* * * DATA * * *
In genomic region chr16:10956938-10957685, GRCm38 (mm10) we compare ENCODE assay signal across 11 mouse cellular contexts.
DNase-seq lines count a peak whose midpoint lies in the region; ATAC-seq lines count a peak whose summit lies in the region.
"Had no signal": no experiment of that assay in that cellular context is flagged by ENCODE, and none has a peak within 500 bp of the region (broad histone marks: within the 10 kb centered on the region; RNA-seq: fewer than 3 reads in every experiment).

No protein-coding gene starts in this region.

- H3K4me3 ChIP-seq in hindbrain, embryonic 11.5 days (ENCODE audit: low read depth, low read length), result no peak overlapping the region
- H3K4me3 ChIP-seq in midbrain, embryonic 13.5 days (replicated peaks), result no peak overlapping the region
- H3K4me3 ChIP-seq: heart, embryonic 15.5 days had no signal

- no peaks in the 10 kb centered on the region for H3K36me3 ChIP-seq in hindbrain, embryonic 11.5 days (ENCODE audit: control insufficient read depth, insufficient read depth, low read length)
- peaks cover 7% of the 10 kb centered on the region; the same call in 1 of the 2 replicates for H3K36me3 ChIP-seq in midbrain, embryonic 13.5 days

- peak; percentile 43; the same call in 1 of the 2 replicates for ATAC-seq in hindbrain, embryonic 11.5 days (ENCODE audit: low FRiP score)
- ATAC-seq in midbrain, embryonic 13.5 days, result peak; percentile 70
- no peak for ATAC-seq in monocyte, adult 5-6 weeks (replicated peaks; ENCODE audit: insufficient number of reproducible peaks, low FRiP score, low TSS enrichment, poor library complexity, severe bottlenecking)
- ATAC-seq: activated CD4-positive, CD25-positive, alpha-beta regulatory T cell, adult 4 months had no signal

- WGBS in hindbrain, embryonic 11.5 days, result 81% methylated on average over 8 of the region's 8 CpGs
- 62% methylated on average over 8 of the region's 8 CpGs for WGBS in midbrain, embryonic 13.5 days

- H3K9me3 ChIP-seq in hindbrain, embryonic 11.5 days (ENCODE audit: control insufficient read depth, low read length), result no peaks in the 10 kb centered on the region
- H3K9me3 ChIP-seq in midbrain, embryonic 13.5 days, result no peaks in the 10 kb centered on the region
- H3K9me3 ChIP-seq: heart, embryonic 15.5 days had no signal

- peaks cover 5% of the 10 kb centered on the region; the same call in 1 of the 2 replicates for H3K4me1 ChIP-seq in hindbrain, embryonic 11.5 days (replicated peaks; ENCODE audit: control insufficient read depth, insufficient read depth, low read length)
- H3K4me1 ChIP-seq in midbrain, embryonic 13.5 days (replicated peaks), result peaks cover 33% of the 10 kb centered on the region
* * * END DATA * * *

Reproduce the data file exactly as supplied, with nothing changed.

In genomic region chr16:10956938-10957685, GRCm38 (mm10) we compare ENCODE assay signal across 11 mouse cellular contexts.
DNase-seq lines count a peak whose midpoint lies in the region; ATAC-seq lines count a peak whose summit lies in the region.
"Had no signal": no experiment of that assay in that cellular context is flagged by ENCODE, and none has a peak within 500 bp of the region (broad histone marks: within the 10 kb centered on the region; RNA-seq: fewer than 3 reads in every experiment).

No protein-coding gene starts in this region.

- H3K4me3 ChIP-seq in hindbrain, embryonic 11.5 days (ENCODE audit: low read depth, low read length), result no peak overlapping the region
- H3K4me3 ChIP-seq in midbrain, embryonic 13.5 days (replicated peaks), result no peak overlapping the region
- H3K4me3 ChIP-seq: heart, embryonic 15.5 days had no signal

- no peaks in the 10 kb centered on the region for H3K36me3 ChIP-seq in hindbrain, embryonic 11.5 days (ENCODE audit: control insufficient read depth, insufficient read depth, low read length)
- peaks cover 7% of the 10 kb centered on the region; the same call in 1 of the 2 replicates for H3K36me3 ChIP-seq in midbrain, embryonic 13.5 days

- peak; percentile 43; the same call in 1 of the 2 replicates for ATAC-seq in hindbrain, embryonic 11.5 days (ENCODE audit: low FRiP score)
- ATAC-seq in midbrain, embryonic 13.5 days, result peak; percentile 70
- no peak for ATAC-seq in monocyte, adult 5-6 weeks (replicated peaks; ENCODE audit: insufficient number of reproducible peaks, low FRiP score, low TSS enrichment, poor library complexity, severe bottlenecking)
- ATAC-seq: activated CD4-positive, CD25-positive, alpha-beta regulatory T cell, adult 4 months had no signal

- WGBS in hindbrain, embryonic 11.5 days, result 81% methylated on average over 8 of the region's 8 CpGs
- 62% methylated on average over 8 of the region's 8 CpGs for WGBS in midbrain, embryonic 13.5 days

- H3K9me3 ChIP-seq in hindbrain, embryonic 11.5 days (ENCODE audit: control insufficient read depth, low read length), result no peaks in the 10 kb centered on the region
- H3K9me3 ChIP-seq in midbrain, embryonic 13.5 days, result no peaks in the 10 kb centered on the region
- H3K9me3 ChIP-seq: heart, embryonic 15.5 days had no signal

- peaks cover 5% of the 10 kb centered on the region; the same call in 1 of the 2 replicates for H3K4me1 ChIP-seq in hindbrain, embryonic 11.5 days (replicated peaks; ENCODE audit: control insufficient read depth, insufficient read depth, low read length)
- H3K4me1 ChIP-seq in midbrain, embryonic 13.5 days (replicated peaks), result peaks cover 33% of the 10 kb centered on the region